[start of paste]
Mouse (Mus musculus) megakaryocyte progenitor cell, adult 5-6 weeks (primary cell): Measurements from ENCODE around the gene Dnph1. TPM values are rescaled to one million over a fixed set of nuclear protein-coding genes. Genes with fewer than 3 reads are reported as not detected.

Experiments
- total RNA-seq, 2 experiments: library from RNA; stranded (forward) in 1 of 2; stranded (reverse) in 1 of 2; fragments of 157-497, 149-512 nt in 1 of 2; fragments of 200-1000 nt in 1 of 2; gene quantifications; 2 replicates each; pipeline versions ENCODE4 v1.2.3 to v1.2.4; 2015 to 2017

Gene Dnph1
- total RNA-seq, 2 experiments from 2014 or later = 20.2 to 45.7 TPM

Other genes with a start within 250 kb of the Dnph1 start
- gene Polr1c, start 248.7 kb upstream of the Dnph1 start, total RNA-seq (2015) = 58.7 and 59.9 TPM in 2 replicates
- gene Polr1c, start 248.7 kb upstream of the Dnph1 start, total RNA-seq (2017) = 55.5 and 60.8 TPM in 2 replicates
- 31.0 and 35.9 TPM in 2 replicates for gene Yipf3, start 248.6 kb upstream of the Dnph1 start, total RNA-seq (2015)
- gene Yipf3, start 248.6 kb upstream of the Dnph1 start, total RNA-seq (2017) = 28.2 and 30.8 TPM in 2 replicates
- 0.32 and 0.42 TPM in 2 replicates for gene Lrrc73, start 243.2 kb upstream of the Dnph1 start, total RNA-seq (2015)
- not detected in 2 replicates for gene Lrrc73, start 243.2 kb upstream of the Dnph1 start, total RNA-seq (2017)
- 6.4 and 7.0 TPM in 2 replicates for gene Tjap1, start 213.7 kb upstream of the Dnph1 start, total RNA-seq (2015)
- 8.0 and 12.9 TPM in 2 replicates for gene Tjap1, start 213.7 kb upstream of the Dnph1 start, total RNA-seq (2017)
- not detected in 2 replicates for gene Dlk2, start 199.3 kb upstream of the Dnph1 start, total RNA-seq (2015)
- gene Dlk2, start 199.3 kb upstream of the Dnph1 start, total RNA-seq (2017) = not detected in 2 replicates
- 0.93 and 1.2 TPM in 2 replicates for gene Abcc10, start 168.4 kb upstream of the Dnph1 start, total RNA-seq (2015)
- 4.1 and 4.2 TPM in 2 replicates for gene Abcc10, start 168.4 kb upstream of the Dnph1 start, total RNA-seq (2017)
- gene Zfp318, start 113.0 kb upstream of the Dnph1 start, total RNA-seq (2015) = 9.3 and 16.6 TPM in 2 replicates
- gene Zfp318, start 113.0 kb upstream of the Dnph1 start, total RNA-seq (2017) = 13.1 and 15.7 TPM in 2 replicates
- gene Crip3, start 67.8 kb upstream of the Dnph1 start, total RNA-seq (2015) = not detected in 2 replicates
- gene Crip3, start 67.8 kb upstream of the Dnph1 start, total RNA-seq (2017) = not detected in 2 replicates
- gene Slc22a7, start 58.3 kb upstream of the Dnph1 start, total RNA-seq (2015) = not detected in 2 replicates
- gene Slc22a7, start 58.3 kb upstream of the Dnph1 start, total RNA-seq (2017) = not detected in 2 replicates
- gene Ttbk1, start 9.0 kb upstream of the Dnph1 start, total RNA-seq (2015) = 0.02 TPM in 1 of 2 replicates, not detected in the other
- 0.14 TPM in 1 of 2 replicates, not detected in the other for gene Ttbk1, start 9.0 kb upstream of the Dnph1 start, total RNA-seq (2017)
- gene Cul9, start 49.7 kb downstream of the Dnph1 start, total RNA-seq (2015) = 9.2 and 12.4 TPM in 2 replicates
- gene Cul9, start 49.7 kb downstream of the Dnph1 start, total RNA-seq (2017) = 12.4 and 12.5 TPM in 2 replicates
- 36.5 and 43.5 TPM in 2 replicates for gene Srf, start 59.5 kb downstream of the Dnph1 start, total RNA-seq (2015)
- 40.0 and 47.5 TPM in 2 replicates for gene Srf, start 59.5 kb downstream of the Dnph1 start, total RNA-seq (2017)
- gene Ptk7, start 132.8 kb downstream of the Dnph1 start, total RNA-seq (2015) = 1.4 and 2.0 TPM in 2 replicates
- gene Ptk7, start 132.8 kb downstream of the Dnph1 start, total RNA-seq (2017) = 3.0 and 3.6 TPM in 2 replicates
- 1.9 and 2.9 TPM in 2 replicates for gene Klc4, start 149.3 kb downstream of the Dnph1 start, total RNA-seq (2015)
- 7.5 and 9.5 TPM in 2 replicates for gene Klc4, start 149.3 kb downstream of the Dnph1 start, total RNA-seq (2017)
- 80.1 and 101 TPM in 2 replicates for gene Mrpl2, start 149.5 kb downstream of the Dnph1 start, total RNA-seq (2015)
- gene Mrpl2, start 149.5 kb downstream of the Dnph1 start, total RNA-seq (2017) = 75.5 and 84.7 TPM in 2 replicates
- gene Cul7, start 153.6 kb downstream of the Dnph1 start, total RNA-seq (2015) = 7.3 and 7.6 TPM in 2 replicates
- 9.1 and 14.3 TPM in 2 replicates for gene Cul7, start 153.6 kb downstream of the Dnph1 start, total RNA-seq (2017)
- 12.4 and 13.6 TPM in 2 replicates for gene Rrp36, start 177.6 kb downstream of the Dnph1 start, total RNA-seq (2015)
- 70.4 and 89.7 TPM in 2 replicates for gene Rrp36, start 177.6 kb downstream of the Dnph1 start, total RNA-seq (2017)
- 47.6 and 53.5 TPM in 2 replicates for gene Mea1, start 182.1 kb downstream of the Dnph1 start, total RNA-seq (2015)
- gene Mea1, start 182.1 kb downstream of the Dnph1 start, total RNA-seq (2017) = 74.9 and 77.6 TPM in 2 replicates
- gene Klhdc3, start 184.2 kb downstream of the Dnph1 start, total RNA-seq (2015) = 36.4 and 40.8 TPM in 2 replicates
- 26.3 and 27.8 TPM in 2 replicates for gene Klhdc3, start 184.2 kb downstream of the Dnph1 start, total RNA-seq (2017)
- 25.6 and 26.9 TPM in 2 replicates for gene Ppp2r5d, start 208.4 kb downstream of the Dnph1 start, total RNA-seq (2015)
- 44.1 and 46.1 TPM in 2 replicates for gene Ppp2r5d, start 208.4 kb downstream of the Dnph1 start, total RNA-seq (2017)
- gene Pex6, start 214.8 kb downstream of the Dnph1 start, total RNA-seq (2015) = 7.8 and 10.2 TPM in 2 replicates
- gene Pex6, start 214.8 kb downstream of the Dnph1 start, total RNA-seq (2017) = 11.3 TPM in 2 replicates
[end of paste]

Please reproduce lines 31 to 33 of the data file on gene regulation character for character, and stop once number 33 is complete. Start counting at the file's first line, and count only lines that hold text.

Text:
- gene Ptk7, start 132.8 kb downstream of the Dnph1 start, total RNA-seq (2015) = 1.4 and 2.0 TPM in 2 replicates
- gene Ptk7, start 132.8 kb downstream of the Dnph1 start, total RNA-seq (2017) = 3.0 and 3.6 TPM in 2 replicates
- 1.9 and 2.9 TPM in 2 replicates for gene Klc4, start 149.3 kb downstream of the Dnph1 start, total RNA-seq (2015)